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Jr East: Yamanote Line

Discussion in 'Route Suggestions & Proposals' started by LativaBoy, Jan 24, 2020.

  1. LativaBoy

    LativaBoy Member

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    The Yamanote Line (Japanese: 山手線, Hepburn: Yamanote-sen) is a railway loop line in Tokyo, Japan, operated by East Japan Railway Company (JR East). It is one of Tokyo's busiest and most important lines, connecting most of Tokyo's major stations and urban centres, including Marunouchi, the Yūrakuchō/Ginza area, Shinagawa, Shibuya, Shinjuku, Ikebukuro, and Ueno, with all but two of its 29 stations connecting to other railway or underground (subway) lines.

    As an official line name, "Yamanote Line" indicates the tracks between Shinagawa and Tabata via Shinjuku that are used by local trains on their own tracks as well as the parallel Yamanote Freight Line which is used by Saikyō Line and Shōnan-Shinjuku Line trains, some limited express services, and freight trains. However, in everyday usage, the "Yamanote Line" refers to the entire 34.5 km loop line served by local trains.
    [​IMG]
    Map of the Yamanote Line (light green)
    Rolling Stock:
    As of January 2020, the line's services are operated exclusively by a fleet of 50 11-car E235 series EMUs, the first of which was introduced on the line on 30 November 2015. However, a number of technical faults, including problems with door close indicators, resulted in the train being taken out of service the same day. The E235 series returned to service on the Yamanote Line on 7 March 2016.

    Prior to the E235 series, the line's services are operated by E231-500 series EMUs, which were in use from April 21, 2002, to January 20, 2020. These trains originally each included two "six-door cars" with six pairs of doors per side and bench seats that were folded up to provide standing room only during the morning peak until 10 a.m. From February 22, 2010, the seats were no longer folded up during the morning peak, and all trains were standardized with newly built four-door cars by 31 August 2011. This was due to reduced congestion on the line as well as preparation for the installation of platform doors on all stations by 2017.

    The E231 series supported a new type of traffic control system, called digital Automatic Train Control (D-ATC). The series also had a more modern design and has two 15-inch LCD monitors above each door, one of which is used for displaying silent commercials, news and weather; and another which is used for displaying information on the next stop (in Japanese, English, Korean and more) along with notification of delays on Shinkansen and other railway lines in the greater Tokyo area. The E231-500 series trains were based at Tokyo General Rolling Stock Centre near Ōsaki Station.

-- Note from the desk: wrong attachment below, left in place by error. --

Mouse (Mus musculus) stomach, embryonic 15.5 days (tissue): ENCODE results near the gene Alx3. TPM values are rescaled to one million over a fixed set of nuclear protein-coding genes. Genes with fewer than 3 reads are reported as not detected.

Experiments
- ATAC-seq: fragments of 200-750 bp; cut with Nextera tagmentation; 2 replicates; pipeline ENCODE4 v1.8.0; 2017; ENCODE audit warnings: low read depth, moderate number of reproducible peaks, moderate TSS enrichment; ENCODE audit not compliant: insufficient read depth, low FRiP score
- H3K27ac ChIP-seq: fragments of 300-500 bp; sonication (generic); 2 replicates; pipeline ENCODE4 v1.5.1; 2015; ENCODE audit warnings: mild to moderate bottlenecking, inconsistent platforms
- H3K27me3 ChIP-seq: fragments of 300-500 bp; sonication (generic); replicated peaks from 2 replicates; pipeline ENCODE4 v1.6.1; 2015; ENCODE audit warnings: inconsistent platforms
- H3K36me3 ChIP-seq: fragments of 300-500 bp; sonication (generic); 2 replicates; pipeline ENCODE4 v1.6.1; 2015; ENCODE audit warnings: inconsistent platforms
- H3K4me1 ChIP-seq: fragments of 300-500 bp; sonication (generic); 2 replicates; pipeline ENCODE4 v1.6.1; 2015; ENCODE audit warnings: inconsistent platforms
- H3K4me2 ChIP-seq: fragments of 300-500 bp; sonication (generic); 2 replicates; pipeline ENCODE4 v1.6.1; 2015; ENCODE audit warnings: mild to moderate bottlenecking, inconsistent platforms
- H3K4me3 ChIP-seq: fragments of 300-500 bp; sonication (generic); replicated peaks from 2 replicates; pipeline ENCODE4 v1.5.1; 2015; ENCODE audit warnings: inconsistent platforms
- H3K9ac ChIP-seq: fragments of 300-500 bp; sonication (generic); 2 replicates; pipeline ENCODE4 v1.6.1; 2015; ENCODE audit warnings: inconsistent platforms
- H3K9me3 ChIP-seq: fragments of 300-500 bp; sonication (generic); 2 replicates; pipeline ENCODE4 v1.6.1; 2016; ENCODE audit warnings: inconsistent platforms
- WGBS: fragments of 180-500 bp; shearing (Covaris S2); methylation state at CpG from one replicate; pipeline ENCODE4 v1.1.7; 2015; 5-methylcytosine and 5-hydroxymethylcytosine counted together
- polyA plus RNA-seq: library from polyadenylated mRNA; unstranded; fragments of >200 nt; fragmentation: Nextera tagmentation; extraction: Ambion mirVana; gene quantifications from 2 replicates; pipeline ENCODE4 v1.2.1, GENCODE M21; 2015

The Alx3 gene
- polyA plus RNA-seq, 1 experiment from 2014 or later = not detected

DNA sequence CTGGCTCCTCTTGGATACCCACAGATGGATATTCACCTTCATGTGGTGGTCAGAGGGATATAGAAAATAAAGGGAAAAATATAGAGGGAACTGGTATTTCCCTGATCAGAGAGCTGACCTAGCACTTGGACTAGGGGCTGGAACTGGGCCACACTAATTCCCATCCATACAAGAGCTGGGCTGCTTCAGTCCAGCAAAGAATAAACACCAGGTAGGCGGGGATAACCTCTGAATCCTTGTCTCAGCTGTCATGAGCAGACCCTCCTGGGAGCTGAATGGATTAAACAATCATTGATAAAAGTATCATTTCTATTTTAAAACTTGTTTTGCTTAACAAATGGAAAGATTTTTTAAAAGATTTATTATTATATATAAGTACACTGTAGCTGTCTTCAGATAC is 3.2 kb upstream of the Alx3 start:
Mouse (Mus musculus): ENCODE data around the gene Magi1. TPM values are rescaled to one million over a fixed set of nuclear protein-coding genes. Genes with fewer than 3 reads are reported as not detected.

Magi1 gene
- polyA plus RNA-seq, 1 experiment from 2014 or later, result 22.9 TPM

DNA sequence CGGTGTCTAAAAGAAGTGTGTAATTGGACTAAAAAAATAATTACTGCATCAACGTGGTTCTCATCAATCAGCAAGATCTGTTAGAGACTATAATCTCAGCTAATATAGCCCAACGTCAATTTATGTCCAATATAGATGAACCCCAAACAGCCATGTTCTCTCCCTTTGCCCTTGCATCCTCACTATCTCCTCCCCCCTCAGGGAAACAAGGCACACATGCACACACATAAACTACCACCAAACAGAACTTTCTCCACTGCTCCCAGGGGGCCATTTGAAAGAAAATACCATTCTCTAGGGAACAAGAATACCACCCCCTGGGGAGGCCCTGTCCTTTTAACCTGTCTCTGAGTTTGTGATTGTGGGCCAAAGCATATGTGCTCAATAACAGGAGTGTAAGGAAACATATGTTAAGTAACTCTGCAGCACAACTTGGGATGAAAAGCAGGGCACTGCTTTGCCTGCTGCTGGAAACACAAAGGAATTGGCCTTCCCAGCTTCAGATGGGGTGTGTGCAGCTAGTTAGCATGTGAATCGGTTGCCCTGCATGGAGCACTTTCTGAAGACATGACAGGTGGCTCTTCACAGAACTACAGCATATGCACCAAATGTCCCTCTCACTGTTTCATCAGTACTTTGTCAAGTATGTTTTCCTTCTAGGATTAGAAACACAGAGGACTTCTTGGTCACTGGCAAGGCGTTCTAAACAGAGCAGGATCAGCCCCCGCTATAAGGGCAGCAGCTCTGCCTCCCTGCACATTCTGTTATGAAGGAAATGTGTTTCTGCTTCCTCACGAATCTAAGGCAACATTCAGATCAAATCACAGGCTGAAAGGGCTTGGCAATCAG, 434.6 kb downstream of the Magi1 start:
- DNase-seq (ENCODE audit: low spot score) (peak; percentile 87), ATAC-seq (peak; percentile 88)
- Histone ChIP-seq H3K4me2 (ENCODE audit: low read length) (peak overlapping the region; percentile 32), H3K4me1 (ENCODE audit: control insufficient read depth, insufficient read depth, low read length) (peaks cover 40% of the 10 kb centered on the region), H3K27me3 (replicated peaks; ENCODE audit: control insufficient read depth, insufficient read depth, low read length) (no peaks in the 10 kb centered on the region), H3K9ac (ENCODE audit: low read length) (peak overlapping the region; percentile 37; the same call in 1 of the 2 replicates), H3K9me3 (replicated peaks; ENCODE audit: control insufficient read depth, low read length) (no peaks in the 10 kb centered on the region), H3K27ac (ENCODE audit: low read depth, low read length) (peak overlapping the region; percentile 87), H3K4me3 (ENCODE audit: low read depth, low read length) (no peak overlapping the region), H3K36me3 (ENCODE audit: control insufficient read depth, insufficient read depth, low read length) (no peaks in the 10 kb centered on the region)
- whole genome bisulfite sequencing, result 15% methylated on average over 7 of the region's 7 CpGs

[​IMG]
    E235 series

    [​IMG]
    E231-500 series


    My Opinion:
    I feel that the Yamanote Line would be a good fit for Train Sim World and a good start to introducing Japanese routes to the game. With the Yamanote Line being one of the busiest commuter lines, it would add some challenge in scenarios keeping on schedule. There are many other Japanese routes I would suggest for TSW, but I think the Yamanote Line would be a good way for TSW to start diving into Japan seeing as it plays a key role in Tokyo's commuter service.
     
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  2. BigMountain555

    BigMountain555 Member

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    I have been dreaming of this but I am quite sure it will never come to either Train Simulator nor Train Sim World. The World in TSW seems to stand for USA, UK, and Germany. Heck, there is no World in the Train Simulator name, yet even that has a very limited number of countries. The vast majority of routes are UK, USA, and Germany. I wish they would spread this around a bit more. Yamonote line is a fun line to ride. It would have to be very detailed as it goes through the built-up heart of Tokyo.
     

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